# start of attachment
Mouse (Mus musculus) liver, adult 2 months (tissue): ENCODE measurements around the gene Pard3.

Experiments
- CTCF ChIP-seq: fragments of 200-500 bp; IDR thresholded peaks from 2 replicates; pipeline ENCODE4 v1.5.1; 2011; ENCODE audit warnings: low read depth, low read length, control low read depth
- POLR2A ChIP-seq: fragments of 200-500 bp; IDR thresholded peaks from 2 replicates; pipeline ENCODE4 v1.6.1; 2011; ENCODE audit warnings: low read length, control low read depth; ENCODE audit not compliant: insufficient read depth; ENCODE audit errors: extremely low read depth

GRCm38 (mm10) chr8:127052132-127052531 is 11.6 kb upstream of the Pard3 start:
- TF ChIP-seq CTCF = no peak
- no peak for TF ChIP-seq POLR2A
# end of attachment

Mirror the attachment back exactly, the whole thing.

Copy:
Mouse (Mus musculus) liver, adult 2 months (tissue): ENCODE measurements around the gene Pard3.

Experiments
- CTCF ChIP-seq: fragments of 200-500 bp; IDR thresholded peaks from 2 replicates; pipeline ENCODE4 v1.5.1; 2011; ENCODE audit warnings: low read depth, low read length, control low read depth
- POLR2A ChIP-seq: fragments of 200-500 bp; IDR thresholded peaks from 2 replicates; pipeline ENCODE4 v1.6.1; 2011; ENCODE audit warnings: low read length, control low read depth; ENCODE audit not compliant: insufficient read depth; ENCODE audit errors: extremely low read depth

GRCm38 (mm10) chr8:127052132-127052531 is 11.6 kb upstream of the Pard3 start:
- TF ChIP-seq CTCF = no peak
- no peak for TF ChIP-seq POLR2A